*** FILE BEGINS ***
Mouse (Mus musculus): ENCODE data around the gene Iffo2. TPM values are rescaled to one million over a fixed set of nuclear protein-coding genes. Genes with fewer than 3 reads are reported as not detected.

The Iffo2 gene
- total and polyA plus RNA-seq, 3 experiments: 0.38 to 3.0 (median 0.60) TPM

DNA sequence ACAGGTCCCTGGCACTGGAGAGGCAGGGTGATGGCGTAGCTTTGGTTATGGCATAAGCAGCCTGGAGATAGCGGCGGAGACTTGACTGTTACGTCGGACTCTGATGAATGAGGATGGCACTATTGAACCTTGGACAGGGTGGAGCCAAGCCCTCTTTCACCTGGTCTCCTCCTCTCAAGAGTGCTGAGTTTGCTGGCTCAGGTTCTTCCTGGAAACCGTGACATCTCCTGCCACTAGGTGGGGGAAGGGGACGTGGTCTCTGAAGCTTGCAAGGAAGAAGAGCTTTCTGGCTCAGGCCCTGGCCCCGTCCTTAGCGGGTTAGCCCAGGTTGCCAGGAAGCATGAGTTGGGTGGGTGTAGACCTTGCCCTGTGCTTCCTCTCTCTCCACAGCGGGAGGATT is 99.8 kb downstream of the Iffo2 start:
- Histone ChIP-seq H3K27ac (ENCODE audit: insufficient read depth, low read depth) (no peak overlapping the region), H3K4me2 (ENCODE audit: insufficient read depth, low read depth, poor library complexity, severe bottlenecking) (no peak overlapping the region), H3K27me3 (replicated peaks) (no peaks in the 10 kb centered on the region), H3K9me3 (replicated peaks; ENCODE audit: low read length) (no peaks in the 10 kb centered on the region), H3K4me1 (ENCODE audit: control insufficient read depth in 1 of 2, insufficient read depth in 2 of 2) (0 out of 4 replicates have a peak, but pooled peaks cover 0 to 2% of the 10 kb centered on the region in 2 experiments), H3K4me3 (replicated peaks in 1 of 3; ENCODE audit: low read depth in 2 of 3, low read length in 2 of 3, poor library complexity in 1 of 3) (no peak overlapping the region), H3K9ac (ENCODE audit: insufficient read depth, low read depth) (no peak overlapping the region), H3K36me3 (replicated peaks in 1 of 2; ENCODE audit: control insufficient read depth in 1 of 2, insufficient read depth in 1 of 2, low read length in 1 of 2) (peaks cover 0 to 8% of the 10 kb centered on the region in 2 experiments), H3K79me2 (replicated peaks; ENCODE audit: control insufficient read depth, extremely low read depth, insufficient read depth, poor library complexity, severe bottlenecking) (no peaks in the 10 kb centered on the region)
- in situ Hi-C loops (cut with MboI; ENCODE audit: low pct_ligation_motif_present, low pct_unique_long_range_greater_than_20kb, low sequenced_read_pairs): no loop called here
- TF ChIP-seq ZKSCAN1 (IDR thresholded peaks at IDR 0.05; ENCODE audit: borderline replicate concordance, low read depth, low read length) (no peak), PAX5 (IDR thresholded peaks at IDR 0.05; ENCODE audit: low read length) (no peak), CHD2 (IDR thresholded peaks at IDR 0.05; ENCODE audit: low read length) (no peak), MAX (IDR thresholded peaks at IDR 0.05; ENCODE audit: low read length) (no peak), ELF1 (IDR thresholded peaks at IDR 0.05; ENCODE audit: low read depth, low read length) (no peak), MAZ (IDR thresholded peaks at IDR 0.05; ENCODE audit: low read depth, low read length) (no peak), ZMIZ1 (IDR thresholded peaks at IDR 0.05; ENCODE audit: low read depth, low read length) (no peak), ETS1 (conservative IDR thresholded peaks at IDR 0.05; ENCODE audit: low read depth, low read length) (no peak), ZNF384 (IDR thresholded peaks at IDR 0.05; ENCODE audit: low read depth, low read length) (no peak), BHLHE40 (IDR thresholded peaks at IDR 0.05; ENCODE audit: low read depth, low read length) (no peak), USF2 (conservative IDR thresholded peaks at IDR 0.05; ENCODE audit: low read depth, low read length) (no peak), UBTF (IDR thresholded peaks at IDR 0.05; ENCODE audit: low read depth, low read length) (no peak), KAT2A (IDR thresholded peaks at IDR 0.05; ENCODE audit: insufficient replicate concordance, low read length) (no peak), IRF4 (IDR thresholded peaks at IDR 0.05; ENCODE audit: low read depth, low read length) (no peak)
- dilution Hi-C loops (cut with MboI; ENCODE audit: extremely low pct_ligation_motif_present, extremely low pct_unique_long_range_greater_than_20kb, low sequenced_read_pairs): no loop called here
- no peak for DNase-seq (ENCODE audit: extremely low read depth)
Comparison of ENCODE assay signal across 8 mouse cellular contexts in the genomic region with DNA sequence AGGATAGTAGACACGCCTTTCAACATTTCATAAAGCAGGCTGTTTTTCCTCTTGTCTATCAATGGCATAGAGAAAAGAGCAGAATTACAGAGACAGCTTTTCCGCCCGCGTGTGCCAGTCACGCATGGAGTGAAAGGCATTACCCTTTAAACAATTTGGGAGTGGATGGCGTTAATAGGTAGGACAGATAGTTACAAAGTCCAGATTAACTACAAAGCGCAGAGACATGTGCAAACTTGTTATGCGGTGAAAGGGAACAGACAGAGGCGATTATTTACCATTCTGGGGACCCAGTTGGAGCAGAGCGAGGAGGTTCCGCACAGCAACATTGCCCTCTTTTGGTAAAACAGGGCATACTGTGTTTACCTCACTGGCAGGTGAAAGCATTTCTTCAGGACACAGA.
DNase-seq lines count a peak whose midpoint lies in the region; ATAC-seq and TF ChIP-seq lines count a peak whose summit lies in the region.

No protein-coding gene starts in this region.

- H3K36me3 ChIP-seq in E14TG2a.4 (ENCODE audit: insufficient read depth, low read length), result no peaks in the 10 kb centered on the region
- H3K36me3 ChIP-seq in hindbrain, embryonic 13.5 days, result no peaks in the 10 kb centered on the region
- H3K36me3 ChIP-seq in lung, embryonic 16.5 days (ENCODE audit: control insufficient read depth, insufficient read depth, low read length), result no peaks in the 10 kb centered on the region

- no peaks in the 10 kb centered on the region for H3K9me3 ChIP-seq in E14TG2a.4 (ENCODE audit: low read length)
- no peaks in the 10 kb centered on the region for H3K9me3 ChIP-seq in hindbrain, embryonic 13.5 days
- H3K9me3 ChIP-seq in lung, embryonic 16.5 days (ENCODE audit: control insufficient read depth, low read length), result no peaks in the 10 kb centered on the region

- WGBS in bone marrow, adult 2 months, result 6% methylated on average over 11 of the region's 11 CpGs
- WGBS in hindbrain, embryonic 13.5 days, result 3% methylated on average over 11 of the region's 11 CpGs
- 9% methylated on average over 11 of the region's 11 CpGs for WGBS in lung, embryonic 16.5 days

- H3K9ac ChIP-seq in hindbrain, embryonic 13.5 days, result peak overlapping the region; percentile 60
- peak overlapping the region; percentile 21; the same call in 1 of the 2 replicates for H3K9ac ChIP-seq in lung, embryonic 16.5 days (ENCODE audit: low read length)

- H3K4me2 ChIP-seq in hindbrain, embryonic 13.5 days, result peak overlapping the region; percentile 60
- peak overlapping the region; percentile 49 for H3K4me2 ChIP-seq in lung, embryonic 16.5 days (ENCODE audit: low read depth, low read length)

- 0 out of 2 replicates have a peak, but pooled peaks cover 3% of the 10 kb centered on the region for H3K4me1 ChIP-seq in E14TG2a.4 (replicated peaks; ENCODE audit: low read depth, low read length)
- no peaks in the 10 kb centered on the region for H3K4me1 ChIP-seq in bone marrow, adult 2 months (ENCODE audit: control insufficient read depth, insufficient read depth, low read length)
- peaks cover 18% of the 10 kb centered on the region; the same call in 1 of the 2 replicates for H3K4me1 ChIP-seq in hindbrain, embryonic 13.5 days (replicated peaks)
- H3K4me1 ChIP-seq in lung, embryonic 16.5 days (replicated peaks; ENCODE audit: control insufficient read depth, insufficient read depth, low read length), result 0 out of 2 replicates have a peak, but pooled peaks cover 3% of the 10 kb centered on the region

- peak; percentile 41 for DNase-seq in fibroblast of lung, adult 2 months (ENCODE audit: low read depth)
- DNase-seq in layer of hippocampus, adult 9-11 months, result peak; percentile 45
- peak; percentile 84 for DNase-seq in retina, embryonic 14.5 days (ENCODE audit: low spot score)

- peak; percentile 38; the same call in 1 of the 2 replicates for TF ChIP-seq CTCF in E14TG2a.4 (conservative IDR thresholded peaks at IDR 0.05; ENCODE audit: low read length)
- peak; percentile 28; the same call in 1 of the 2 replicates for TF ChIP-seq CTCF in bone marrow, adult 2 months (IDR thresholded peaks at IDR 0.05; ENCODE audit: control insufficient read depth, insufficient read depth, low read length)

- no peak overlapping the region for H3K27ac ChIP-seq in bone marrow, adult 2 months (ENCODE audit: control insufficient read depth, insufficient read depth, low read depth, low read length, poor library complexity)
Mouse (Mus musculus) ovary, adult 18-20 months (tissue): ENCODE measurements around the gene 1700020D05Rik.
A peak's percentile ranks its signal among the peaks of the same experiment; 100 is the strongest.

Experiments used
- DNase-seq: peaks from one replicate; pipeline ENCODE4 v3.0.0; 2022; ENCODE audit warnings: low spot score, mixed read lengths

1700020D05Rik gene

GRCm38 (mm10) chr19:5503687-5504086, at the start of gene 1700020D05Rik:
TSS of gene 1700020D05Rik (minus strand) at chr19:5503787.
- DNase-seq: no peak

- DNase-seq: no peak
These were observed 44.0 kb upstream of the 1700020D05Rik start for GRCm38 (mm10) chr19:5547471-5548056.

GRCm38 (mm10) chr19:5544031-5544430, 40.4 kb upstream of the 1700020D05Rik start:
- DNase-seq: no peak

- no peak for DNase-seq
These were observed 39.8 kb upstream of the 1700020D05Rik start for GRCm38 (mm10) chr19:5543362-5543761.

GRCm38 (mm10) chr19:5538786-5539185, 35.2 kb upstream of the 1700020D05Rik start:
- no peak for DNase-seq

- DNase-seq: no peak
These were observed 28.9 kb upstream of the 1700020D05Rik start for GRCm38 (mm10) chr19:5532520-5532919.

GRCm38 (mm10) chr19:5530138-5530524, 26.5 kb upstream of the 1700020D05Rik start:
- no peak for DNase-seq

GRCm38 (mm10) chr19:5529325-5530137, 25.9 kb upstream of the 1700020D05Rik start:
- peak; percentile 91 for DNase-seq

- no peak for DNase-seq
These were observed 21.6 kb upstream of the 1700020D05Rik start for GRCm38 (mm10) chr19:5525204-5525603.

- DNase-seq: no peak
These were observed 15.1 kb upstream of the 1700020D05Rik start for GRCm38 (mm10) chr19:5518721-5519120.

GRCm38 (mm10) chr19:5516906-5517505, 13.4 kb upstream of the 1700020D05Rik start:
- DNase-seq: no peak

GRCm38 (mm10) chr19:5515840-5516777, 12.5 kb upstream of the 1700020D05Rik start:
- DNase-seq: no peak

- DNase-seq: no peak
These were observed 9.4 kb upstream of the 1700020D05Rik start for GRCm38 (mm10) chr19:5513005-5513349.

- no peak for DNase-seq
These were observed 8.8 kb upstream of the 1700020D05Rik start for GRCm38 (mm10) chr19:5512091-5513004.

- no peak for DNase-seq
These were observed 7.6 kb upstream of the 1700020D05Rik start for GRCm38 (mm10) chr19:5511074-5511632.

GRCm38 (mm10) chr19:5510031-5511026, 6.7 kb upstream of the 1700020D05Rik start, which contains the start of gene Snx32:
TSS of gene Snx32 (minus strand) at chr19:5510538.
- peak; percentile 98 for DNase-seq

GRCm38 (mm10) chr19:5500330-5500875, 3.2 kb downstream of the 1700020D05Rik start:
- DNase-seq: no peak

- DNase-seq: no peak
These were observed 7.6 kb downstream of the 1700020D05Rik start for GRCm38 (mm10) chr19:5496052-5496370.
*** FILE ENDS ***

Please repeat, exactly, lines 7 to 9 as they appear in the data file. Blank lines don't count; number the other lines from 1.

- TF ChIP-seq ZKSCAN1 (IDR thresholded peaks at IDR 0.05; ENCODE audit: borderline replicate concordance, low read depth, low read length) (no peak), PAX5 (IDR thresholded peaks at IDR 0.05; ENCODE audit: low read length) (no peak), CHD2 (IDR thresholded peaks at IDR 0.05; ENCODE audit: low read length) (no peak), MAX (IDR thresholded peaks at IDR 0.05; ENCODE audit: low read length) (no peak), ELF1 (IDR thresholded peaks at IDR 0.05; ENCODE audit: low read depth, low read length) (no peak), MAZ (IDR thresholded peaks at IDR 0.05; ENCODE audit: low read depth, low read length) (no peak), ZMIZ1 (IDR thresholded peaks at IDR 0.05; ENCODE audit: low read depth, low read length) (no peak), ETS1 (conservative IDR thresholded peaks at IDR 0.05; ENCODE audit: low read depth, low read length) (no peak), ZNF384 (IDR thresholded peaks at IDR 0.05; ENCODE audit: low read depth, low read length) (no peak), BHLHE40 (IDR thresholded peaks at IDR 0.05; ENCODE audit: low read depth, low read length) (no peak), USF2 (conservative IDR thresholded peaks at IDR 0.05; ENCODE audit: low read depth, low read length) (no peak), UBTF (IDR thresholded peaks at IDR 0.05; ENCODE audit: low read depth, low read length) (no peak), KAT2A (IDR thresholded peaks at IDR 0.05; ENCODE audit: insufficient replicate concordance, low read length) (no peak), IRF4 (IDR thresholded peaks at IDR 0.05; ENCODE audit: low read depth, low read length) (no peak)
- dilution Hi-C loops (cut with MboI; ENCODE audit: extremely low pct_ligation_motif_present, extremely low pct_unique_long_range_greater_than_20kb, low sequenced_read_pairs): no loop called here
- no peak for DNase-seq (ENCODE audit: extremely low read depth)